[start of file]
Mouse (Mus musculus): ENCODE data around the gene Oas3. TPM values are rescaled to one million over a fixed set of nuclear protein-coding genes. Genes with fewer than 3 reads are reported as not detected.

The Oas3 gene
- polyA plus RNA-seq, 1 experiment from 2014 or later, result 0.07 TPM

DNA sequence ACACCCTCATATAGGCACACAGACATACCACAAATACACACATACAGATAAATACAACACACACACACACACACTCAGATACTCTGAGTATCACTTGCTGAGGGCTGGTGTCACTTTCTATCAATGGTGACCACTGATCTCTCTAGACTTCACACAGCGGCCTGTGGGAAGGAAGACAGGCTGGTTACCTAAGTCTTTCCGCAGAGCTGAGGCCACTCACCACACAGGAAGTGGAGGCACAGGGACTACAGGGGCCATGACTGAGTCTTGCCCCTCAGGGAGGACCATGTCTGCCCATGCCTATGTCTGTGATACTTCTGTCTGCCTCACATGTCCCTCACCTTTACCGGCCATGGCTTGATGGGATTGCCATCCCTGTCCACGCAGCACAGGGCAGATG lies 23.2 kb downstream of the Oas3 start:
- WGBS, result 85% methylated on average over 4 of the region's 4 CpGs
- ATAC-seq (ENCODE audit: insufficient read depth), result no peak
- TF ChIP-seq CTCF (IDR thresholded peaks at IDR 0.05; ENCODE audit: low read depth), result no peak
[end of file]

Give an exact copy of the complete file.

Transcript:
Mouse (Mus musculus): ENCODE data around the gene Oas3. TPM values are rescaled to one million over a fixed set of nuclear protein-coding genes. Genes with fewer than 3 reads are reported as not detected.

The Oas3 gene
- polyA plus RNA-seq, 1 experiment from 2014 or later, result 0.07 TPM

DNA sequence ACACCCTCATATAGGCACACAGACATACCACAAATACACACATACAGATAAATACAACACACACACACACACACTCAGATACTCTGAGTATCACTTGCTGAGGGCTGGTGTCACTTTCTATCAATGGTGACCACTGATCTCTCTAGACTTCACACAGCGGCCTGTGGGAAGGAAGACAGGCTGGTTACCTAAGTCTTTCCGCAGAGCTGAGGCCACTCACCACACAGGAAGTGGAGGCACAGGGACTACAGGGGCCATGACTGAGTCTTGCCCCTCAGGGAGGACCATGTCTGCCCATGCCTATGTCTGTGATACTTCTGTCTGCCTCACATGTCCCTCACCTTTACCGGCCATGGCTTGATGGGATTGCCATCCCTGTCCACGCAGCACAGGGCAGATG lies 23.2 kb downstream of the Oas3 start:
- WGBS, result 85% methylated on average over 4 of the region's 4 CpGs
- ATAC-seq (ENCODE audit: insufficient read depth), result no peak
- TF ChIP-seq CTCF (IDR thresholded peaks at IDR 0.05; ENCODE audit: low read depth), result no peak